So what? - This would be something of a return to the future for Air NZ. It owned a 19.9% stake in Virgin Australia and had an alliance with it until 2016, when it was sold under then-CEO Christopher Luxon. Air NZ then shifted its alliance to Qantas. Doing this new deal under current CEO Greg Foran would unravel that Qantas alliance and require approval from our Government and Commerce Commissions on both sides of the Tasman.
Ansett 2.0? - Also, the history of Air NZ deals with those across the Tasman is…er…chequered. Air NZ’s purchase of Ansett 22 years ago almost killed the-then privately owned Air NZ and forced its nationalisation.
Water contractors - Jason Walls is reporting for NZ Herald in front of the paywall this morning that DIA paid consultants $16.3m for work on Three Waters.
The problem(s) with Tiwai Point - The Tiwai Point smelter’s continued operation is problematic for our climate emissions reduction plans. Until we know if and when the smelter closes, power generators won’t be confident about investing in new renewable capacity. Europe is closing smelters because of high power prices, which makes it even more profitable for Rio Tinto to keep it going.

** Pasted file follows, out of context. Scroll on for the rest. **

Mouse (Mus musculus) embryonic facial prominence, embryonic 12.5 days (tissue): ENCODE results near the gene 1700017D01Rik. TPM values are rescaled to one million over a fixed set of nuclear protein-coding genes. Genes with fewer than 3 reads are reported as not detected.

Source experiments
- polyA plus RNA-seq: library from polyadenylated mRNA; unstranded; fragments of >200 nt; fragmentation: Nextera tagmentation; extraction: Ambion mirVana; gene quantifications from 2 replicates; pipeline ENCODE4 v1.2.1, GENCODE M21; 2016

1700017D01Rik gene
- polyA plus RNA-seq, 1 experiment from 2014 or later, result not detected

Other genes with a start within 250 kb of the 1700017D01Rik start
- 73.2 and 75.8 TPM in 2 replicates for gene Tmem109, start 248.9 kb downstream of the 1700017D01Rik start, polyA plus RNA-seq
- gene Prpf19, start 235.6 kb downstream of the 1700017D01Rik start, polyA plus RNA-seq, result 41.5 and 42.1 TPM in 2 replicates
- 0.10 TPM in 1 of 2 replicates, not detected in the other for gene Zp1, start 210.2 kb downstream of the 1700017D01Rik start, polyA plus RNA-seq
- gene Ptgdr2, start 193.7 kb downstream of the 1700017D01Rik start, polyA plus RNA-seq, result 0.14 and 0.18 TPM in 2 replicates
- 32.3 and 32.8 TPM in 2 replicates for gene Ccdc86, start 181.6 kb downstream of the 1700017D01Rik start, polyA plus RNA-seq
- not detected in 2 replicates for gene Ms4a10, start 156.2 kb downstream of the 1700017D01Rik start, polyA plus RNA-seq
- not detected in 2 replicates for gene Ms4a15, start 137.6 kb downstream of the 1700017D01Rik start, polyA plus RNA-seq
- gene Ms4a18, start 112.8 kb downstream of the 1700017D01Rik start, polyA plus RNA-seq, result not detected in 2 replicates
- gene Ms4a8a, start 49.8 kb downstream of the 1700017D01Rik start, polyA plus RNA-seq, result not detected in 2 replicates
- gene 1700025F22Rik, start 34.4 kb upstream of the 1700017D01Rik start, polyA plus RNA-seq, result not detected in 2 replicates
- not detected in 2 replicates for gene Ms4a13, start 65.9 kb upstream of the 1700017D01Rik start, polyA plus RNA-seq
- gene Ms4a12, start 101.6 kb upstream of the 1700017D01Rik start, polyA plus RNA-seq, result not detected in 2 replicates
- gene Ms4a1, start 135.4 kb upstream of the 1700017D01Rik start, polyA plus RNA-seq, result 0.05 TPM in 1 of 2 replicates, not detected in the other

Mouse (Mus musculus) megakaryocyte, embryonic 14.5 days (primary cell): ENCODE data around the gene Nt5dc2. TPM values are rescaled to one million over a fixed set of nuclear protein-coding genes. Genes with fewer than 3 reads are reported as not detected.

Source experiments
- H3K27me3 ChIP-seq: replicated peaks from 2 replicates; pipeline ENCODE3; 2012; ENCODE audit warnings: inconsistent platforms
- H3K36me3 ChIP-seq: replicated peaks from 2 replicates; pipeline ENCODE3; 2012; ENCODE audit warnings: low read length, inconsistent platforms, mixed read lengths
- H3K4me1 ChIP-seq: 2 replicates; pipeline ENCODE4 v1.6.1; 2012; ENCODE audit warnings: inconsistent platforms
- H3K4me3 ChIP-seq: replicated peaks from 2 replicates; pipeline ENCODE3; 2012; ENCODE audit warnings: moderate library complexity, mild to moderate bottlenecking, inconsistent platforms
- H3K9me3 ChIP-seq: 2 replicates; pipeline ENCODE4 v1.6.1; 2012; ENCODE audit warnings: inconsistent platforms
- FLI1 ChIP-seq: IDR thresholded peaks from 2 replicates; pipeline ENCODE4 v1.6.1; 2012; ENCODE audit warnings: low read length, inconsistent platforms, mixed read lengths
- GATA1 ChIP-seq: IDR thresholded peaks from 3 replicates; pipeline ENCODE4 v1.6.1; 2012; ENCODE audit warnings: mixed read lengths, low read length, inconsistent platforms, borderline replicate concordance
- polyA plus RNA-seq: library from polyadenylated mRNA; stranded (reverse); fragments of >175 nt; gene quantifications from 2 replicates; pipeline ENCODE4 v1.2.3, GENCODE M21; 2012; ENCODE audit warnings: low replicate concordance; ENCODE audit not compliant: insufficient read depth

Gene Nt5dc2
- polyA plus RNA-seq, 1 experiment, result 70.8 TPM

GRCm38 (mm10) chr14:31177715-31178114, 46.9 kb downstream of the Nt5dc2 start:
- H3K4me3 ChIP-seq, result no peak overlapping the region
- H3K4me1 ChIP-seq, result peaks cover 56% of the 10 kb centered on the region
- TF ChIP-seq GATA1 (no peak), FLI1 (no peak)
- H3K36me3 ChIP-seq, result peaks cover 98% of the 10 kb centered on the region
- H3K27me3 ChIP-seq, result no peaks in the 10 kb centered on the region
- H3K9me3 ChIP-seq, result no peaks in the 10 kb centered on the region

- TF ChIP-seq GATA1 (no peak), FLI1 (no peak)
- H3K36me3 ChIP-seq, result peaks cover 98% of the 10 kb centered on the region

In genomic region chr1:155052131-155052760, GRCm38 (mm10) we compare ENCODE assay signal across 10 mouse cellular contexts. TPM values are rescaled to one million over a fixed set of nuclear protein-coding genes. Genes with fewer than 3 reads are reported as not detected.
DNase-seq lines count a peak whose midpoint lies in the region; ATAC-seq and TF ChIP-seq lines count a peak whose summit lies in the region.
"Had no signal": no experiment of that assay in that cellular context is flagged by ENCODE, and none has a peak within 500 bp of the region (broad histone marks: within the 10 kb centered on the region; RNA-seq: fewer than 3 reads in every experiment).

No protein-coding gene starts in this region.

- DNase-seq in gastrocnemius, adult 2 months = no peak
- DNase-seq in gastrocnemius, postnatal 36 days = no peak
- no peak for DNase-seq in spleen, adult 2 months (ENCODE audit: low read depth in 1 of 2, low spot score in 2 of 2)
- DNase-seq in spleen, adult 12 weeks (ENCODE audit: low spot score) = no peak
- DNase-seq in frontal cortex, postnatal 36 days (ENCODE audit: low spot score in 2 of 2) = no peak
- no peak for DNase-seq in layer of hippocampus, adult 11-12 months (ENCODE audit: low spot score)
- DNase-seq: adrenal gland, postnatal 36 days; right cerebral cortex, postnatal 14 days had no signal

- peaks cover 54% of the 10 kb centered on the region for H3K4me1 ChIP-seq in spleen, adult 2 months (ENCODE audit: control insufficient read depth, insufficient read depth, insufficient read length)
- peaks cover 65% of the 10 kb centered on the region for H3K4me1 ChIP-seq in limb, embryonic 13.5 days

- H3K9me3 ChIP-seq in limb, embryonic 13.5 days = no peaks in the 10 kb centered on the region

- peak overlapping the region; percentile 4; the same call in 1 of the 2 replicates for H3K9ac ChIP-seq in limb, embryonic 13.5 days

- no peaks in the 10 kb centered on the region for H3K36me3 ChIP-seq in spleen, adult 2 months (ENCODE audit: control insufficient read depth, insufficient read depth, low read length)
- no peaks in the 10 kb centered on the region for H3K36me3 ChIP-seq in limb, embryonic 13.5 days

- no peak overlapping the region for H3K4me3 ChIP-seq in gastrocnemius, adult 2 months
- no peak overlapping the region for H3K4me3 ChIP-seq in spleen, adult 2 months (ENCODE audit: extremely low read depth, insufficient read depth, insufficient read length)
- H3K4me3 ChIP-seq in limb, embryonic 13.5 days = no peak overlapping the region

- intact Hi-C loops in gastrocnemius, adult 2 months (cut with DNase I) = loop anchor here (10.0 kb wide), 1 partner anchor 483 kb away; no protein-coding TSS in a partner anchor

Revoke the consents? - That means the future of our climate plans is hostage to the whims of overseas shareholders. Unless the smelter’s consents were revoked. And why wouldn’t you when finding out it is still polluting and cleaning it up could cost $1b. Here’s detail via RNZ yesterday from an Environment Southland report.
Report the delays - Small Business Minister Stuart Nash is set to announce plans later today to make companies with revenue of over $33m per year and Government departments and agencies report publicly on how long they take to pay invoices. Jenee Tibshraeny has the story in front of the paywall at the NZ Herald this morning.